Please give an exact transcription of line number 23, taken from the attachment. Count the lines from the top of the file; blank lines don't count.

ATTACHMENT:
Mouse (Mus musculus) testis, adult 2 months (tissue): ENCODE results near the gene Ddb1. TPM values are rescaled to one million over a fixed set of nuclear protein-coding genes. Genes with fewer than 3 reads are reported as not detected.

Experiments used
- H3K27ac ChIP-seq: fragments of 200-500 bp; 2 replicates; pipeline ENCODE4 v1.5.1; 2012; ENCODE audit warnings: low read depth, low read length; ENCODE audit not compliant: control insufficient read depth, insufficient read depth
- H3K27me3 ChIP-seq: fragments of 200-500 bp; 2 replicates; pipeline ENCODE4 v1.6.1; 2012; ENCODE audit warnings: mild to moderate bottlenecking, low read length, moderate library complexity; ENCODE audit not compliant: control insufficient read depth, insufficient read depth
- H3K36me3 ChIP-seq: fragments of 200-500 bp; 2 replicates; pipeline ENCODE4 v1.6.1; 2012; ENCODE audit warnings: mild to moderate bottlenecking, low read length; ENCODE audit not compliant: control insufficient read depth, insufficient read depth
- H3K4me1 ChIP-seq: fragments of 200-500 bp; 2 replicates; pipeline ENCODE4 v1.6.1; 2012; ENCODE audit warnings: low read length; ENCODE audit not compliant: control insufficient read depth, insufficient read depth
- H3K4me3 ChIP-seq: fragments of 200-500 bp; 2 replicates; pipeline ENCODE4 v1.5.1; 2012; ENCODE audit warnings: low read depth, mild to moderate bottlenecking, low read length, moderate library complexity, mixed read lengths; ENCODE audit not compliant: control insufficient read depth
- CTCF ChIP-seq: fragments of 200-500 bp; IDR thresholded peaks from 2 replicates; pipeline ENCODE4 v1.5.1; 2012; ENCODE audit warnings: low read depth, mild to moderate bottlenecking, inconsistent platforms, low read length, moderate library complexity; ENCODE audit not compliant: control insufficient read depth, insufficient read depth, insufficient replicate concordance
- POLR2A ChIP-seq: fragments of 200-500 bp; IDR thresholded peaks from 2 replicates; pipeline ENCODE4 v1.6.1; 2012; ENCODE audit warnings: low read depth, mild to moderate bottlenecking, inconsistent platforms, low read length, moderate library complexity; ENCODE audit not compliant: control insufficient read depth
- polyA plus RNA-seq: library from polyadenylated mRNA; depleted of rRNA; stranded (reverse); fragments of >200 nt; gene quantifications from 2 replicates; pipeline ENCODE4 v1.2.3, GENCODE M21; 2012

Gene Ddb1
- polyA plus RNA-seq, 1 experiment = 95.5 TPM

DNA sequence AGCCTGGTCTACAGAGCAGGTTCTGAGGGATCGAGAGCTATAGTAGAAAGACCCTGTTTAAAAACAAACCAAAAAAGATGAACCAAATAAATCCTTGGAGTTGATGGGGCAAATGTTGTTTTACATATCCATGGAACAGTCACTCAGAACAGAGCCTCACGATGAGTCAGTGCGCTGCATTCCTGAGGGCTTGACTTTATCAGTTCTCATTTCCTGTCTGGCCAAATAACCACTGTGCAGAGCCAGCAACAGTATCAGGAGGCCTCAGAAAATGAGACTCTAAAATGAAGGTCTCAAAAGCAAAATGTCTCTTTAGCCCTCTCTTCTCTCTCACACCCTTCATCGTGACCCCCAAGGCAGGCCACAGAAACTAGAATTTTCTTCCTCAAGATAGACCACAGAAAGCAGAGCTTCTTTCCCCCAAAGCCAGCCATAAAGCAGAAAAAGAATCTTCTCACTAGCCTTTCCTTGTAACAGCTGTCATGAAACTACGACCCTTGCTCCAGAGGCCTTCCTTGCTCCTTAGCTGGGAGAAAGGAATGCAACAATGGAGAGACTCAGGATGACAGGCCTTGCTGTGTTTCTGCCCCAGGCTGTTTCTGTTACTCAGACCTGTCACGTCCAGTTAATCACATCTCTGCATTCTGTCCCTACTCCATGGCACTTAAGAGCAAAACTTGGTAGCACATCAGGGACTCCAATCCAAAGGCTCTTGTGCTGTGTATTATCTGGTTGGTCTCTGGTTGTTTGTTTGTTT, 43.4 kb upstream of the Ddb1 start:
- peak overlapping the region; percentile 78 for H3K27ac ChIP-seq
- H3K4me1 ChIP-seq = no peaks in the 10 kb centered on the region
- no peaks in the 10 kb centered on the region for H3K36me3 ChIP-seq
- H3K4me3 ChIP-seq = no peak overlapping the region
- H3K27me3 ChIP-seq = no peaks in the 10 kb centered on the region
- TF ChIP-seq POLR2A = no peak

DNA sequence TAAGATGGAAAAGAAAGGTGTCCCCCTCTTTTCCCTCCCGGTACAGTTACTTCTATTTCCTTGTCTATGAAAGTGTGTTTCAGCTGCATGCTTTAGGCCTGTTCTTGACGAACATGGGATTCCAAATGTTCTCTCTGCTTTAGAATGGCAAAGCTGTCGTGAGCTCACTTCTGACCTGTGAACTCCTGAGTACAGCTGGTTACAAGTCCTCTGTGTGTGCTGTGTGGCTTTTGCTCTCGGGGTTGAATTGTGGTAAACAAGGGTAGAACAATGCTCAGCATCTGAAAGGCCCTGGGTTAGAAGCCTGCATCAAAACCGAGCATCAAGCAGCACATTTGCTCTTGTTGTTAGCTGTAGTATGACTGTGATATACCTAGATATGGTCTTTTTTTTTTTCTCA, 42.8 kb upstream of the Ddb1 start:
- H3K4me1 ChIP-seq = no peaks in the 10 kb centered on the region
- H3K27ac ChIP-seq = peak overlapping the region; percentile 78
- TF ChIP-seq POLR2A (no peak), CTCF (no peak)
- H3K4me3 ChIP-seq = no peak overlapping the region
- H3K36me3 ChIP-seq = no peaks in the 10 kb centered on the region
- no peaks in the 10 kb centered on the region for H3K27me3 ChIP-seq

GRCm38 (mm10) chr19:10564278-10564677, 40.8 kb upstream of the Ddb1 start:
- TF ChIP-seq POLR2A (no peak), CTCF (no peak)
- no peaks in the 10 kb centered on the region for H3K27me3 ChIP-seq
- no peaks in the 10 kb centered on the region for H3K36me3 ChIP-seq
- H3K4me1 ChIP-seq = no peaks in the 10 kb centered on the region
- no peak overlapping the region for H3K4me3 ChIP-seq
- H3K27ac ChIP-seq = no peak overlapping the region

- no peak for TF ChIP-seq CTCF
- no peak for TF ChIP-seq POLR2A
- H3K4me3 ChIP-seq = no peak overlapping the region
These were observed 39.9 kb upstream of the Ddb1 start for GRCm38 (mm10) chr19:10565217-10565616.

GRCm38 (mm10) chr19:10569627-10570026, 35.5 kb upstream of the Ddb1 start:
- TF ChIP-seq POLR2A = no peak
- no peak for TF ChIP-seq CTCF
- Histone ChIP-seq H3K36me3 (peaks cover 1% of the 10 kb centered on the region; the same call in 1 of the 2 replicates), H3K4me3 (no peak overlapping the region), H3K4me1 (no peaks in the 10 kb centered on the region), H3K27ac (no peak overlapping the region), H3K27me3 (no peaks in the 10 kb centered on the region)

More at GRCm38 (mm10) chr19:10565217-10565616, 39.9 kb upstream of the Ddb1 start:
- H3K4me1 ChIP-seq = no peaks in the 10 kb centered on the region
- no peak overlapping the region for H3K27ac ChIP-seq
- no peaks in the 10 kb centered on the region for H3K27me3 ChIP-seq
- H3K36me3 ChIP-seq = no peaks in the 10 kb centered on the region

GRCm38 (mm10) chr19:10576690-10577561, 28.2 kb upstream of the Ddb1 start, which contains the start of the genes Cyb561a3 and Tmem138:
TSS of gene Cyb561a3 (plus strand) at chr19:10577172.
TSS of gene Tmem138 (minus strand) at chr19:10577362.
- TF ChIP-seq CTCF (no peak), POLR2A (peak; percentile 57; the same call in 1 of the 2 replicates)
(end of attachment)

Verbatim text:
- TF ChIP-seq POLR2A (no peak), CTCF (no peak)